National Memorial Service for War Dead

  (Redirected from Shūsen-kinenbi)

The National Memorial Service for War Dead (全国戦没者追悼式, Zenkoku Senbotsusha Tsuitōshiki') is an official, secular ceremony conducted annually on August 15, by the Japanese government at the Nippon Budokan in Tokyo, Japan. The ceremony is held to commemorate the victims of World War II. The first memorial ceremony was held on May 2, 1952.

National Memorial War Service for War Dead
Yasuo Fukuda 20080815 2.jpg
The Japanese Prime Minister addressing the attendees on August 15, 2008.
Official name全国戦没者追悼式
Observed byJapanese
TypeNational observance
SignificanceA memorial service for military and civilian deaths during WW2, observed on the same day the Japanese Emperor, addressed the Japanese people, to announce the unconditional surrender of the Japanese forces.
ObservancesMemorial service aired by the national broadcaster NHK
DateAugust 15
Next time15 August 2020 (2020-08-15)
Related toNational Liberation Day of Korea, Victory over Japan Day
The National Memorial Service for War Dead, at the indoor arena of the Nippon Budokan, Chiyoda ward, Tokyo, August 15, 2008


Shūsen-kinenbi (Japanese: 終戦記念日, lit. "end-of-war memorial day"), also written as shūsen no hi (Japanese: 終戦の日) is an informal reference used by the public, for August 15 and related to the historical events that culminated with the ending of World War 2, and the restoration of Japanese political independence.

Those events were:

It is not an official holiday under Japanese law.[citation needed]


By decision of the Japanese Cabinet, on May 2, 1952 the Emperor and Empress of Japan held a memorial service for war dead in Shinjuku Gyoen. The next such service was held on March 28, 1959. In 1963 the date was moved to August 15, the day the Jewel Voice Broadcast (玉音放送, Gyokuon-hōsō) had aired in 1945.

The first ceremony held on May 2, 1952

In the following year the service was held at Yasukuni Shrine, and in 1965 it was moved to the Budokan where it is still held today. In 1982 the Diet enacted a law fixing the date of the ceremony at August 15. The service is meant to honor both Japanese military casualties and civilian victims of war, over 30 million deceased individuals in total.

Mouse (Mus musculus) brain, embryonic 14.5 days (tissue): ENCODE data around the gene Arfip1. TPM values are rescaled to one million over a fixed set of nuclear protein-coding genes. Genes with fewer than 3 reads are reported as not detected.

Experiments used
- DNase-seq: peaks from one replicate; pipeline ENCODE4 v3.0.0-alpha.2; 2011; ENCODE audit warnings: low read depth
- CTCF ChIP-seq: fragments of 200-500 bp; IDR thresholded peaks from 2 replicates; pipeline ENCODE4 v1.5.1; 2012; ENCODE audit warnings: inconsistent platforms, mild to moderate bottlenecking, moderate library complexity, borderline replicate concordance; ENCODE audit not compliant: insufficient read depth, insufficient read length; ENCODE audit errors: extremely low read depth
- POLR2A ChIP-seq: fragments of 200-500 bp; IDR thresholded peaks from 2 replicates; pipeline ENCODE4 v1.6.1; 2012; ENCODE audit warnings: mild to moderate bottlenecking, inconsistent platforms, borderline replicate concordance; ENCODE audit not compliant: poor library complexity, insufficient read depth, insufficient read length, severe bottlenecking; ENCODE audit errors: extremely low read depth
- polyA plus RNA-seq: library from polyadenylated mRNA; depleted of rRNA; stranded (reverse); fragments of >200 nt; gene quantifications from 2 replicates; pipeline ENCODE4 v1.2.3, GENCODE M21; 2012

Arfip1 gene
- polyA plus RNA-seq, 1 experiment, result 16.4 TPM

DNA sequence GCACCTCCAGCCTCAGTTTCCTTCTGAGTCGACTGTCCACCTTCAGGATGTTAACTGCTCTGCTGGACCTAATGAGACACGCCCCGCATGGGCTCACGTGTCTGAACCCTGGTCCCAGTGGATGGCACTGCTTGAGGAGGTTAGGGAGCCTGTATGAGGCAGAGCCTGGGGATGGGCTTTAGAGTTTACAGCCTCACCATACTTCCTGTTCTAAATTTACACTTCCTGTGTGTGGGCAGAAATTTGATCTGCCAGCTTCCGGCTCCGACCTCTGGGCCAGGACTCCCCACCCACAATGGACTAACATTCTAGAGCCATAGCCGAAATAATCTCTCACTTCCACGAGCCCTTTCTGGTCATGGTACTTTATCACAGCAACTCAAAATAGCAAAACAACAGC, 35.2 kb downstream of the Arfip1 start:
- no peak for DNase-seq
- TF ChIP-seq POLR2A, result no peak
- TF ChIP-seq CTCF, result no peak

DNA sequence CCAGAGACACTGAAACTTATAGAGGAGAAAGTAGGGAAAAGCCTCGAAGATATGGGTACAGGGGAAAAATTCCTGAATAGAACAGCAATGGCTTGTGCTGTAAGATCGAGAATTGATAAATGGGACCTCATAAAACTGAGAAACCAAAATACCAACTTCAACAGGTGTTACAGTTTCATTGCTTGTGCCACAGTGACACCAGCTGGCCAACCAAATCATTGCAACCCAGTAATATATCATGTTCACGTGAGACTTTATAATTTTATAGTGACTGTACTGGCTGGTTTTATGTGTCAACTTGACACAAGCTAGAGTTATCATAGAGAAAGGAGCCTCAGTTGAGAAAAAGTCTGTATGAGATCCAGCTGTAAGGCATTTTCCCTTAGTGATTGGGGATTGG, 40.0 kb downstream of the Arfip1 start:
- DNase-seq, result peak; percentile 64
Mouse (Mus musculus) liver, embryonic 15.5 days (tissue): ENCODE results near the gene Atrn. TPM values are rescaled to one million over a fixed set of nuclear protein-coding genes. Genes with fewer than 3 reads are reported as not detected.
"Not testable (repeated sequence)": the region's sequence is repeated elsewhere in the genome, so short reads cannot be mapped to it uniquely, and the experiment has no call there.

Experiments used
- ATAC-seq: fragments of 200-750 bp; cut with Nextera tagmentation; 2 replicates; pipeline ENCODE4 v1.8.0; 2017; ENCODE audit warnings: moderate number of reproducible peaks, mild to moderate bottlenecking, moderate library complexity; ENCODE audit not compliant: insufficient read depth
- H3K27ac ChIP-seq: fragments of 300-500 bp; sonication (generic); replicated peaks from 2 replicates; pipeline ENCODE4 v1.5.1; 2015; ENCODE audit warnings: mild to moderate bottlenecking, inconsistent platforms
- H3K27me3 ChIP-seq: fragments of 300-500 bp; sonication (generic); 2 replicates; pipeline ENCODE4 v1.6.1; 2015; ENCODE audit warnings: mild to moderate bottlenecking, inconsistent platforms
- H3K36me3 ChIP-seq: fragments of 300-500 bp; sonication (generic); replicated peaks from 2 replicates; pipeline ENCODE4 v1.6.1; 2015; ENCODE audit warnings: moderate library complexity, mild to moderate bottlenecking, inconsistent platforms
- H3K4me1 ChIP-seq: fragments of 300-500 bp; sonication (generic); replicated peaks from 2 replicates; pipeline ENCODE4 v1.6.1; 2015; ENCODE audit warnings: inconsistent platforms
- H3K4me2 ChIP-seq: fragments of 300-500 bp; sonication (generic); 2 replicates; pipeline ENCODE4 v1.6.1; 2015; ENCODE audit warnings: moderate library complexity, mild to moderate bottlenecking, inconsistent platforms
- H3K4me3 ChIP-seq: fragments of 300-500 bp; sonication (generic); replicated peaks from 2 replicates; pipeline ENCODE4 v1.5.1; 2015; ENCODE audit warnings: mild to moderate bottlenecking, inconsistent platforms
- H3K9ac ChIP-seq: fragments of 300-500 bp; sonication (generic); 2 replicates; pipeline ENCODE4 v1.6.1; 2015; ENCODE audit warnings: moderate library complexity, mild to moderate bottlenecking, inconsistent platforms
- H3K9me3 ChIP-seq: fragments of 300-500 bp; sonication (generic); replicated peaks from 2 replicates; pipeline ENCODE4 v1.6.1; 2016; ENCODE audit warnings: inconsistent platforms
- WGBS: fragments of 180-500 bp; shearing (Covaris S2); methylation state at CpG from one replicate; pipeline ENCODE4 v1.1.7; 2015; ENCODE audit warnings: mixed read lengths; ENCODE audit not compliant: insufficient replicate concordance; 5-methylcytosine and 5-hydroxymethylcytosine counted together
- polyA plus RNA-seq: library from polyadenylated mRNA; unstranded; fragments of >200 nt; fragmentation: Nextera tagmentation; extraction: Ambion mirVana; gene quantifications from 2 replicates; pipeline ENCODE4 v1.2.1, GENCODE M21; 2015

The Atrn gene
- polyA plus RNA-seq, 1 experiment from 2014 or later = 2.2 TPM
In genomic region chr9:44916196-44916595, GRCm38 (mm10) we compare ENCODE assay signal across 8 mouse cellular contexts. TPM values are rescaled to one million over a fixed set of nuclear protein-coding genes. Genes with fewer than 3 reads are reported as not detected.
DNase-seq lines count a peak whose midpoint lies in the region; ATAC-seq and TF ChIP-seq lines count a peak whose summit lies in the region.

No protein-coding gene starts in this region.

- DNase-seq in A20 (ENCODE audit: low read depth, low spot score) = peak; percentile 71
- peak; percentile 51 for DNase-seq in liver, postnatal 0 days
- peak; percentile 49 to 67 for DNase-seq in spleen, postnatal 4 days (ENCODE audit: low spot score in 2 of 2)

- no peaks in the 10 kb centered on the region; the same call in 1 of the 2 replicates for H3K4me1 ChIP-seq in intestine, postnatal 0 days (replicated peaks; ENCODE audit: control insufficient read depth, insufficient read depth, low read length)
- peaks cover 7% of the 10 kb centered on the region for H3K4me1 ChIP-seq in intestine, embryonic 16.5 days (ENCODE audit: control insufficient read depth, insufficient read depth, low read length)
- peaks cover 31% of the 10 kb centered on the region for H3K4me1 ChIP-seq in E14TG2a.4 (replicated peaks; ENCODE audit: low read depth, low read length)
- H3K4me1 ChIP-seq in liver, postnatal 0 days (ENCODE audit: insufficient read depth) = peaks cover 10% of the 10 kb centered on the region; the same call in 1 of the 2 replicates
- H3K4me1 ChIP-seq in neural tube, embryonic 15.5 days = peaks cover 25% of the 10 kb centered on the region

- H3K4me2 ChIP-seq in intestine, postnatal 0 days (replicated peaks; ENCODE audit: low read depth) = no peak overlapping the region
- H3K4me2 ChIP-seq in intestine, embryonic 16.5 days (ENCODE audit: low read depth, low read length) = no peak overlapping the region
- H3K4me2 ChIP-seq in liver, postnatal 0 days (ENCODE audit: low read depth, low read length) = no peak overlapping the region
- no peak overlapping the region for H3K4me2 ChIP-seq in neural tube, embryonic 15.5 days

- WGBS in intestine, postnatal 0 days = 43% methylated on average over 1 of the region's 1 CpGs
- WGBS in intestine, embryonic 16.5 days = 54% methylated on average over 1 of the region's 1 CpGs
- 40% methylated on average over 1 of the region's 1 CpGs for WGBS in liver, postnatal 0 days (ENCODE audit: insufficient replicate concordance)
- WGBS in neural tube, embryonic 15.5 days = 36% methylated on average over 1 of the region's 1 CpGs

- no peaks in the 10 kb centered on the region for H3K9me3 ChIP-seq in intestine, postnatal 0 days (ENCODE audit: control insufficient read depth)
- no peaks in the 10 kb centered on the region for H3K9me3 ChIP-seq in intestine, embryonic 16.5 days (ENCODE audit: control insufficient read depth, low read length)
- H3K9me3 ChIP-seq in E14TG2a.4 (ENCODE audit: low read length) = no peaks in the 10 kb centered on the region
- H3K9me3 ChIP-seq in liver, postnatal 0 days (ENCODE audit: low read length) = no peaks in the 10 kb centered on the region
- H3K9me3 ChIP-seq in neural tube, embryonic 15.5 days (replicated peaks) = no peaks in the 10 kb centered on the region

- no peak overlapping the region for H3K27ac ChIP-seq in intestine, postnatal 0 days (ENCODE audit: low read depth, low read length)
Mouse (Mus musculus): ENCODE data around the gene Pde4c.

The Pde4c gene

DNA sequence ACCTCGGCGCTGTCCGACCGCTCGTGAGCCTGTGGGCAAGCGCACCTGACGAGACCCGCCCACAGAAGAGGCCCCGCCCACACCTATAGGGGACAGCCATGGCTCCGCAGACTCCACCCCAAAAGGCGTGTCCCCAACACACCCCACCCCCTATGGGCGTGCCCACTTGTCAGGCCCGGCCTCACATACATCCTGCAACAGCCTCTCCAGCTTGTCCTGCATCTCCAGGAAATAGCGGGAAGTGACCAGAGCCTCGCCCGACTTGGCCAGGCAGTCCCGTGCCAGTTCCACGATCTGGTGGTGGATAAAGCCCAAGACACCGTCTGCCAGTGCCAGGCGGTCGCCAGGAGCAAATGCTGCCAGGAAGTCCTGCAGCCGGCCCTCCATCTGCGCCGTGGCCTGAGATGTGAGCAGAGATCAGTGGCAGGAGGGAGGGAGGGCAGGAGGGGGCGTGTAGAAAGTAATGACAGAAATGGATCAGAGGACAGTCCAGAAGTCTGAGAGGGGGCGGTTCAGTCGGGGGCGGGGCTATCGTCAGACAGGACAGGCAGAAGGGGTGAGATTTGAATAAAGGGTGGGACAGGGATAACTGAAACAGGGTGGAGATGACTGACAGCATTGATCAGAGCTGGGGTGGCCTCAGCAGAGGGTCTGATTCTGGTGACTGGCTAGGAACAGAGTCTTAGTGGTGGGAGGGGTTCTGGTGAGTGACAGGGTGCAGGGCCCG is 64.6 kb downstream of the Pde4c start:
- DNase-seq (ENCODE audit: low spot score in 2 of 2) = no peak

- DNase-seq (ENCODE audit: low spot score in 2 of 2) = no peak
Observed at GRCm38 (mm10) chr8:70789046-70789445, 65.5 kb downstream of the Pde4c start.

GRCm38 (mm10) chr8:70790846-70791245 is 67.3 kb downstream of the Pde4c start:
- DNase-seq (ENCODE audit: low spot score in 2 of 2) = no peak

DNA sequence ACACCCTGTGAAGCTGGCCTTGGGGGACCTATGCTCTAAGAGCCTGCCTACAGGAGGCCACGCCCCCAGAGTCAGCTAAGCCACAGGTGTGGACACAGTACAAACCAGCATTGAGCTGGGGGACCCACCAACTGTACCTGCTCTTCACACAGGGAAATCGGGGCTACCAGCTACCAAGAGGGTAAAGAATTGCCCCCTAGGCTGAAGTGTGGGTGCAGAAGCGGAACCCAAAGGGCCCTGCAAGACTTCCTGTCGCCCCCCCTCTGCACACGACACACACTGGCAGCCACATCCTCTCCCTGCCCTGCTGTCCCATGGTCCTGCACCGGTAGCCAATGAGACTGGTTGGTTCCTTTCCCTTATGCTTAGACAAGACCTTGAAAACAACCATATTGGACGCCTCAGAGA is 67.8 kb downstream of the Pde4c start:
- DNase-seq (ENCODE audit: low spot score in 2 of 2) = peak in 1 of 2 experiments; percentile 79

The event is organized by the Ministry of Health, Labour, and Welfare. The Emperor and Empress are always in attendance, as well as representatives of business, labor, political, and religious organisations, and bereaved families. Roughly 6,000 attendees were recorded in 2007.

The service is scheduled at 11:51am for one hour, and is broadcast by the Japan Broadcasting Corporation.

No invited leader has ever absented himself from the memorial, including those who have criticized visits to Yasukuni Shrine. There has never been a protest from foreign powers about the memorial.[citation needed]

Order of serviceEdit

  1. Opening
  2. Entrance of Their Majesties the Emperor and Empress of Japan
  3. Anthem: Kimigayo
  4. Address by Prime Minister of Japan
  5. Moment of Silence (usually at noon)
  6. Address by His Majesty the Emperor
  7. Addresses by Speaker of the House of Representatives, Speaker of House of Councillors, Representative for the Bereaved
  8. Exit of Their Majesties the Emperor and Empress of Japan
  9. Offering of Flowers
  10. Closing

Notable eventsEdit

  • 1988: The Showa Emperor Hirohito, on his deathbed, is flown to the ceremony by helicopter.
  • 2006: During Yōhei Kōno's speech, an exceptionally clear reference was made to war responsibility.
  • 2007: Last ceremony with a surviving parent of a war victim in attendance.
  • 2009: Due to an irregular dissolution of the Diet, there was no Speaker of the House of Representatives.
  • 2011: The moment of silence was accidentally delayed by 26 seconds due to a long speech.


  1. ^ 平和への誓い新た 69回目終戦の日、6000人参列 全国戦没者追悼式 [Renewed vow of peace. The sixty-ninth memorial day for the end of the war. 6000 attend nationwide memorial for those who died in battle] (in Japanese). Nihon Keizai Shimbun. August 15, 2014. Retrieved August 18, 2014.